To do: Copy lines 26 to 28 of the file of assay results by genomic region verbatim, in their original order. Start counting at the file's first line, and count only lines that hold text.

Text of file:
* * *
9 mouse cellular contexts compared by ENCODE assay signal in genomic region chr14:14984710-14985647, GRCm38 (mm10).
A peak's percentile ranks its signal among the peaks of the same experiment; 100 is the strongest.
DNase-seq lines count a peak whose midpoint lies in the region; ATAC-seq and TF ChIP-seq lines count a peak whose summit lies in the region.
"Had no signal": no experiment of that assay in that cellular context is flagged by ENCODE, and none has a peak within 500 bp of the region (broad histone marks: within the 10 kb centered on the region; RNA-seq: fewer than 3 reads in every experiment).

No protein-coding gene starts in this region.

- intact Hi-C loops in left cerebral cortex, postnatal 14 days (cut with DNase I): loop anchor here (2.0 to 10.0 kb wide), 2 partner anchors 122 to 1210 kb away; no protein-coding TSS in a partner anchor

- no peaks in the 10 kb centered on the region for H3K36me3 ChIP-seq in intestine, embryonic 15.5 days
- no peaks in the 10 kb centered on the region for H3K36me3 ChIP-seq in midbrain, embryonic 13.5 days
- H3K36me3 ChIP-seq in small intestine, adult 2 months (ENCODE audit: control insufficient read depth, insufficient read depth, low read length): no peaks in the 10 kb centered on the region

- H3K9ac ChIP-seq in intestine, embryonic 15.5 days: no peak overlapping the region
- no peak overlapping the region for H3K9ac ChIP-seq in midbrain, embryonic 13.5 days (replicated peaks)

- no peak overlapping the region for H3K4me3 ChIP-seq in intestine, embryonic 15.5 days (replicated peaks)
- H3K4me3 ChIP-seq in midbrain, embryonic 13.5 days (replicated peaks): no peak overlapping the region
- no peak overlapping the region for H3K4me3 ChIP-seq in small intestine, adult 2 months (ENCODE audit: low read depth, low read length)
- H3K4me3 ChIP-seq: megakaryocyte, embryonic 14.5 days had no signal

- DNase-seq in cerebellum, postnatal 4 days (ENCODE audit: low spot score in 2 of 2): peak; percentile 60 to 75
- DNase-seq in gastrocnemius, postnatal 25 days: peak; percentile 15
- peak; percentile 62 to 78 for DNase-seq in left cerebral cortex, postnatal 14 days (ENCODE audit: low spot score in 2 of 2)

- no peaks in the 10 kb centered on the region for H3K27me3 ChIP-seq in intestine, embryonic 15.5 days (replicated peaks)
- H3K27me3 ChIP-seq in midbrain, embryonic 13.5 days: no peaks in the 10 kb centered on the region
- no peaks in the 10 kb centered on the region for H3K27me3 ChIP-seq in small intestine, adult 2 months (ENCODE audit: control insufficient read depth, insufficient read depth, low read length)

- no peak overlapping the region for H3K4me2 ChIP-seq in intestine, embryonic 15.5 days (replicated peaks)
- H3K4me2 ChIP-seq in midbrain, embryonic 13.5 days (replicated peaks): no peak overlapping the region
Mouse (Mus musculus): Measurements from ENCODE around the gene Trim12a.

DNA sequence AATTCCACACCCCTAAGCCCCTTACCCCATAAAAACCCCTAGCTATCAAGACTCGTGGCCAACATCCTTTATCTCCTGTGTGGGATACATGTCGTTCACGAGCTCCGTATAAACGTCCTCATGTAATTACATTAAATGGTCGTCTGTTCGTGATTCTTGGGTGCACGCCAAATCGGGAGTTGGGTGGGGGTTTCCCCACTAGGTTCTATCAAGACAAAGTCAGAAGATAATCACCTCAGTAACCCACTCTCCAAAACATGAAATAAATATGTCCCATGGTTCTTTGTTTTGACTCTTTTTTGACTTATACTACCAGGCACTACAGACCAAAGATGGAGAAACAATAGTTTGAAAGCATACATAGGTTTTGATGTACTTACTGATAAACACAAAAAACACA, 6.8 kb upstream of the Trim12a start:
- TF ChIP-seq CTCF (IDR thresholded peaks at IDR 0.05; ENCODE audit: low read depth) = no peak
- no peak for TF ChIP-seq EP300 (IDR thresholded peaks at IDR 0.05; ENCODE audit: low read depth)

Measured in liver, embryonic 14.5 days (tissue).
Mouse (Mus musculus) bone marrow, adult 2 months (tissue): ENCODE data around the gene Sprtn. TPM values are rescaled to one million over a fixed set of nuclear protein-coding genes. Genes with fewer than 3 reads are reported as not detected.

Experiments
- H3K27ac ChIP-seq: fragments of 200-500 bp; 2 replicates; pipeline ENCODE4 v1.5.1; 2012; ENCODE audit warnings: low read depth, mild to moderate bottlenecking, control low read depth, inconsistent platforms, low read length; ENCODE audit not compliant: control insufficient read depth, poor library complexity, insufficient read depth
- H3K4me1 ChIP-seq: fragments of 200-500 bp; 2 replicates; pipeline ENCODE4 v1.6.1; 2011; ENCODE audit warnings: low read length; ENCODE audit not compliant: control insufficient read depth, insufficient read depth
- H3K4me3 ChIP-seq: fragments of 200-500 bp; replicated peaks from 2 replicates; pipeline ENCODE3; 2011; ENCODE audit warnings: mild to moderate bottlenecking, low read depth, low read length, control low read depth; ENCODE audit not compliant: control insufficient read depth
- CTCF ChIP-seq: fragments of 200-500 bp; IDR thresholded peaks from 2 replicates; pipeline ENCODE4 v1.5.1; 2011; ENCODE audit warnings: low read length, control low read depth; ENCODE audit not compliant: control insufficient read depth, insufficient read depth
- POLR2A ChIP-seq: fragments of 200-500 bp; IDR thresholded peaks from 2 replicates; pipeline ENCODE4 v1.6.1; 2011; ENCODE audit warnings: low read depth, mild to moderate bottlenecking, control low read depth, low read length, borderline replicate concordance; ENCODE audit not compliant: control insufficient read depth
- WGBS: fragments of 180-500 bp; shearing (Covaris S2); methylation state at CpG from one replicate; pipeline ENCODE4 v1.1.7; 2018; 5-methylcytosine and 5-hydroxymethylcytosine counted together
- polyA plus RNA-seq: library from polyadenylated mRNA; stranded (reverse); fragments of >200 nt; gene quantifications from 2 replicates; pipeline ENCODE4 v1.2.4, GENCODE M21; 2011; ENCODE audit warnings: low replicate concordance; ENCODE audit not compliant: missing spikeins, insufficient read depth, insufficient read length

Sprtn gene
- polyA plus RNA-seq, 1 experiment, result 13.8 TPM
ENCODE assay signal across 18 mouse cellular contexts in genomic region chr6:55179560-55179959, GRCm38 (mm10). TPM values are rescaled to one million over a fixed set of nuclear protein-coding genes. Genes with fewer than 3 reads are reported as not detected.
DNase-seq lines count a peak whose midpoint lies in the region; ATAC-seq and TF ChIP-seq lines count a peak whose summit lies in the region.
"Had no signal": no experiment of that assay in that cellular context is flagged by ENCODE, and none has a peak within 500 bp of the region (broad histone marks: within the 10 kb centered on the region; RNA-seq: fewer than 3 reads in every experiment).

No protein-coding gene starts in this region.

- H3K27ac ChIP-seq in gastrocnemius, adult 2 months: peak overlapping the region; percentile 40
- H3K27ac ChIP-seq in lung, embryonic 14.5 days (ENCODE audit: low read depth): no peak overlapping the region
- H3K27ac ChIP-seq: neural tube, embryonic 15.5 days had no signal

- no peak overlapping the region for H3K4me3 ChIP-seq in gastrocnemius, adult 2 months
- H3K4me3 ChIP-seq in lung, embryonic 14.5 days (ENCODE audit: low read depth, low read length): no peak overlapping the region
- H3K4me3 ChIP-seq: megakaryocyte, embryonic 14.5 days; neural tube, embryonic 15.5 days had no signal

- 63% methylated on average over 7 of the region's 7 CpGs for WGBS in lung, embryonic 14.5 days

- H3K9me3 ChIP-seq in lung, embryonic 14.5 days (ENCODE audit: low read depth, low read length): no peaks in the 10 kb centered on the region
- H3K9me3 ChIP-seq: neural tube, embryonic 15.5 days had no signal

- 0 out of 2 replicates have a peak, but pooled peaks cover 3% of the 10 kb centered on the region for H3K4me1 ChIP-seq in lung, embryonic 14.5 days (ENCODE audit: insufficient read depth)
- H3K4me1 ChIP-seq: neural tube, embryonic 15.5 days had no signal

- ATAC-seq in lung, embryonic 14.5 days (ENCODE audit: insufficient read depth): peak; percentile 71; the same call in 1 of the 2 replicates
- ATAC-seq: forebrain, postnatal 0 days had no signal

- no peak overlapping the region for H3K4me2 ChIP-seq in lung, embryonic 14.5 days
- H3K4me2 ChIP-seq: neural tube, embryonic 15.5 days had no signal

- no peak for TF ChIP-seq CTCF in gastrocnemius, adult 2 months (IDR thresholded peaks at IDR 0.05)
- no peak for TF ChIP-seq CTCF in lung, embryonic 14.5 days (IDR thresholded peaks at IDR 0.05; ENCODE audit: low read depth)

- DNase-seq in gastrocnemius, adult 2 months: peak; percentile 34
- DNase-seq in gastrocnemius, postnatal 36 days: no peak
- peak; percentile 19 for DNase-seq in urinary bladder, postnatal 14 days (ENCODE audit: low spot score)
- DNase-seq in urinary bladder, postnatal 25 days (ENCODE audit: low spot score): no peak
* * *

- TF ChIP-seq CTCF (IDR thresholded peaks at IDR 0.05; ENCODE audit: low read depth) = no peak
- no peak for TF ChIP-seq EP300 (IDR thresholded peaks at IDR 0.05; ENCODE audit: low read depth)

Measured in liver, embryonic 14.5 days (tissue).